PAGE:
It was the winter of 2016. The Coon Rapids High School boys’ swim team had three meets left in the season. That’s when N.H., a freshman swimmer, got pulled out of class by one of his teachers. He was told that the Anoka-Hennepin School Board had decided that he was no longer allowed to use the same locker room as the other boys before swim meets.
N.H. isn’t the boy’s real name. A complaint filed against the district and the school board on Monday just calls him that for the sake of his safety and privacy. But the crux of the issue is that N.H. is trans.
According to the complaint, he’s known he was a boy since he was little. Before he even enrolled in Coon Rapids in the fall of 2015, he’d been living his life pretty much like any other male teenager. He dressed like a boy. He wore his hair like a boy. He went by male pronouns (like “he” and “him”). He took on a more traditionally male name. And since then, things had been going really well. His teachers and coaches liked him, he had friends, and his grades were pretty good -- which is why this news caught him off guard.
The Board later reversed its decision and allowed N.H. to change in the same facilities for the rest of the season. But beyond that point, he would no longer be welcome in the boys’ locker room. Four days later, he was hospitalized because of “mental health concerns.” He stayed there for almost two weeks.
N.H.’s mom wrote an email to the board shortly before he was released asking them to put some gender inclusion policies in place. She said “staff and administrators had been doing their jobs by welcoming N.H., and that the Board had improperly interfered,” the complaint says.
The response from Board Chair Tom Heidermann expressed that he was “truly sorry to hear of [N.H.]’s recent hospitalization,” but that there should be separated facilities to “transgender and non-transgendered students.”
It’s unclear who those separate facilities would be helping, but it’s almost certainly not N.H. and other trans kids. A 2017 study of trans youth in Minnesota reported that forcing them to use segregated facilities made them feel “ostracized” or “othered.” Some would avoid drinking or eating so they wouldn’t have to use the bathroom at all. Some would “hold it in” for hours rather than risk a confrontation.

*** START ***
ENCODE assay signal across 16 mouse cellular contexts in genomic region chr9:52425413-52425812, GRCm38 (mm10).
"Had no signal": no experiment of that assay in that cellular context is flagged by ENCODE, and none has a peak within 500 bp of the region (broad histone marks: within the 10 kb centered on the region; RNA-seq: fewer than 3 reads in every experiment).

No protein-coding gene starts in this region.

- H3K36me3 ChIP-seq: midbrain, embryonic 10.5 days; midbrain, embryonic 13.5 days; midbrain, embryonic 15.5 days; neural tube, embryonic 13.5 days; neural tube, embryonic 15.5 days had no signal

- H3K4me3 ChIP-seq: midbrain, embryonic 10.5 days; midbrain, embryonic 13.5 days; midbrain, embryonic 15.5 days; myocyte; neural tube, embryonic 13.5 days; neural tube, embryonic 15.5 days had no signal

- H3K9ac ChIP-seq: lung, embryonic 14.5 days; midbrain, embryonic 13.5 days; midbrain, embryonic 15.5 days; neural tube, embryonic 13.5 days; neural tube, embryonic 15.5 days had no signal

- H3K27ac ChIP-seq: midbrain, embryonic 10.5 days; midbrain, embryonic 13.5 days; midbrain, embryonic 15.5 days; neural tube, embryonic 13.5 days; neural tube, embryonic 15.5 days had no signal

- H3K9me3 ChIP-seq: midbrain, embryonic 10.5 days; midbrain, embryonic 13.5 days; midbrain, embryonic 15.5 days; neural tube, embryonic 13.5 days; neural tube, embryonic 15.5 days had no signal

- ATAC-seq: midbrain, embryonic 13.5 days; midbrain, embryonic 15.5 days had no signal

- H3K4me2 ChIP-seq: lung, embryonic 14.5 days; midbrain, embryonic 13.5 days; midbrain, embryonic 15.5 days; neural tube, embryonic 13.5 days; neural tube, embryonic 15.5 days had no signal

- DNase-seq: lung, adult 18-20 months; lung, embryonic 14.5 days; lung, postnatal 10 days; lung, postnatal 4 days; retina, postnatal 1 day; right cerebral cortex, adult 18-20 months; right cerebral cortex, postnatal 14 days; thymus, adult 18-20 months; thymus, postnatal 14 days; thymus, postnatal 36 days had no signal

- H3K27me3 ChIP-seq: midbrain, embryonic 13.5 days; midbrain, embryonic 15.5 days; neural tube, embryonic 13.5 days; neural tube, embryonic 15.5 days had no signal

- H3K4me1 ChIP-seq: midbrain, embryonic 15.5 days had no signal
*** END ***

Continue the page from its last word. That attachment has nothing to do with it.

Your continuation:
And feeling “othered” or unwelcome (not to mention physically uncomfortable) most of the time takes a toll. More than half of all trans kids living in Minnesota attempted suicide between 2014 and 2015, according to a study by the Minnesota Department of Education, and they have higher rates of depression, anxiety, and self-harm.
Less than three weeks after being released from the hospital -- and the day before the board was supposed to have a meeting about where and when and whether he would be allowed to change in a locker room -- N.H. was admitted again for his mental health.
A year passed. Coon Rapids remodeled its locker rooms with new “enhanced privacy” changing areas. It had its own separate entrance, a separate toilet, and separate showers. According to the complaint, that spring, the board mandated that N.H. should use the new segregated room instead of the regular boys’ locker room from now on.
He tried to ignore it and use the same locker room as his friends anyway. A Coon Rapids staff member called the boy’s mom at work and told her if he kept that up, he’d be disciplined.
That spring, N.H. was hospitalized for his mental health a third time. That was enough for his mom. She transferred him out of the Anoka-Hennepin School District while he was still in the hospital.
Now, Gender Justice and the American Civil Liberties Union (ACLU) are suing Anoka-Hennepin and its board on his behalf, saying his treatment constituted a violation of the Minnesota Human Rights Act. They’re hoping to get the board to make its policies more inclusive for students like N.H., and damages in excess of $50,000.
“Denying N.H. use of the same locker rooms as other boys deprives him of equal access to education, programming, and extracurricular activities like sports,” ACLU Staff Attorney David McKinney said in a statement. It called the whole ordeal “unconstitutional” and “unnecessary.”
The district sent a statement saying the “use of restrooms and locker rooms is determined on a case-by-case basis,” and that the goal is “to ensure that all students feel safe and comfortable.” Since information “regarding individual students” is considered private, it said, it won’t be commenting on that. However:
“Anoka-Hennepin is confident our actions conform with state and federal law.”
N.H.’s attorneys told the Pioneer Press that they don’t know what caused the school board to interfere in the first place -- whether anyone had actually complained about N.H. being in the locker room. But as his mother told the Press, by doing so, they made it personal.
“I didn’t choose this battle. The school board chose us,” she said. “They have robbed him of a normal high school experience.”